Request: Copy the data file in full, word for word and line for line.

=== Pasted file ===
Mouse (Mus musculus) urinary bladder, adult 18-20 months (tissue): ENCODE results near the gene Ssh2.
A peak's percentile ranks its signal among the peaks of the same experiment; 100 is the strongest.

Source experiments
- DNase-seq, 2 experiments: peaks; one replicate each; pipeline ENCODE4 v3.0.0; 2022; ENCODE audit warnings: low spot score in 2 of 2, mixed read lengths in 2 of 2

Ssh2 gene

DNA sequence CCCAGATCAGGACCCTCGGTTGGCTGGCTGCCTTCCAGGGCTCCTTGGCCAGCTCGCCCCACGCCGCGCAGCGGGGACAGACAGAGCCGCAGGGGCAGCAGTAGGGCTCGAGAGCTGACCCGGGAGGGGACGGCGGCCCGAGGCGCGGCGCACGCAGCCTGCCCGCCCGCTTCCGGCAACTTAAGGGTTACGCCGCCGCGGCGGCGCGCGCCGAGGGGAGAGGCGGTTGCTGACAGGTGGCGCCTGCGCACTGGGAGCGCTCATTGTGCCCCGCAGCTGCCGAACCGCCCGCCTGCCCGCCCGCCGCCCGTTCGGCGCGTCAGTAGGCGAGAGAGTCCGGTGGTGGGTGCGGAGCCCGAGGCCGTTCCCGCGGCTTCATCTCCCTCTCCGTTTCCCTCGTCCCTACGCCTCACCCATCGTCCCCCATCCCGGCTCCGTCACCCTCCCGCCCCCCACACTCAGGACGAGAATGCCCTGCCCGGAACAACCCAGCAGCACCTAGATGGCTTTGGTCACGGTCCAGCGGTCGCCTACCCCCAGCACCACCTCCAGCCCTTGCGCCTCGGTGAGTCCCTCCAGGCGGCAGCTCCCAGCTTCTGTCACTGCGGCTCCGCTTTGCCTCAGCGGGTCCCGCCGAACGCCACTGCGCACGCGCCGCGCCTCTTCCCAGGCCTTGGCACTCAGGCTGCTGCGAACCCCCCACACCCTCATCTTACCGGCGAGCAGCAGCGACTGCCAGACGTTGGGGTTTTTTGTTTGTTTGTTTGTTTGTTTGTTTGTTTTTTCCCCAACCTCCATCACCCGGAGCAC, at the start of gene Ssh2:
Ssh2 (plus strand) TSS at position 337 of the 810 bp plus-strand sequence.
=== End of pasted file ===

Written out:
Mouse (Mus musculus) urinary bladder, adult 18-20 months (tissue): ENCODE results near the gene Ssh2.
A peak's percentile ranks its signal among the peaks of the same experiment; 100 is the strongest.

Source experiments
- DNase-seq, 2 experiments: peaks; one replicate each; pipeline ENCODE4 v3.0.0; 2022; ENCODE audit warnings: low spot score in 2 of 2, mixed read lengths in 2 of 2

Ssh2 gene

DNA sequence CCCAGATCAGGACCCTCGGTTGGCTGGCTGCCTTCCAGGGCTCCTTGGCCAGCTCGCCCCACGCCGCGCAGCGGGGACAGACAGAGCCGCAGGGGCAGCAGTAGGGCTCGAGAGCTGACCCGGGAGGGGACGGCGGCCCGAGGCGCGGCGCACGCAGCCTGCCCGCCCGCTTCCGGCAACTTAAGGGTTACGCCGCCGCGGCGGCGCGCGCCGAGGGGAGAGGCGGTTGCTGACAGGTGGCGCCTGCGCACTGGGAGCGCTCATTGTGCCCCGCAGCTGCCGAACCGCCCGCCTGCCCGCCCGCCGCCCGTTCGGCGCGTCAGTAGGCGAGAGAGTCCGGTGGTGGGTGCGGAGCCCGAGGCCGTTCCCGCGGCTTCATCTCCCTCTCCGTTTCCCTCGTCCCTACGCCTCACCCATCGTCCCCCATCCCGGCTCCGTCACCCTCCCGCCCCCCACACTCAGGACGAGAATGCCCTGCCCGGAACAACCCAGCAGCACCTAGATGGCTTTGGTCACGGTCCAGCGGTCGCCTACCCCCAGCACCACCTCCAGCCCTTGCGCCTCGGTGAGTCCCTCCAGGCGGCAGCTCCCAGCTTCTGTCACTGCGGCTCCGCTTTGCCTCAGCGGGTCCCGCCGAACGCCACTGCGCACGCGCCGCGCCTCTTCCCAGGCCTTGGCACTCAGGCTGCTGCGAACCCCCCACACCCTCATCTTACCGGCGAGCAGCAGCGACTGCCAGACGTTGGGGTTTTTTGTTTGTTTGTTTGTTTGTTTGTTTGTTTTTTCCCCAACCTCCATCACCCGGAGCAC, at the start of gene Ssh2:
Ssh2 (plus strand) TSS at position 337 of the 810 bp plus-strand sequence.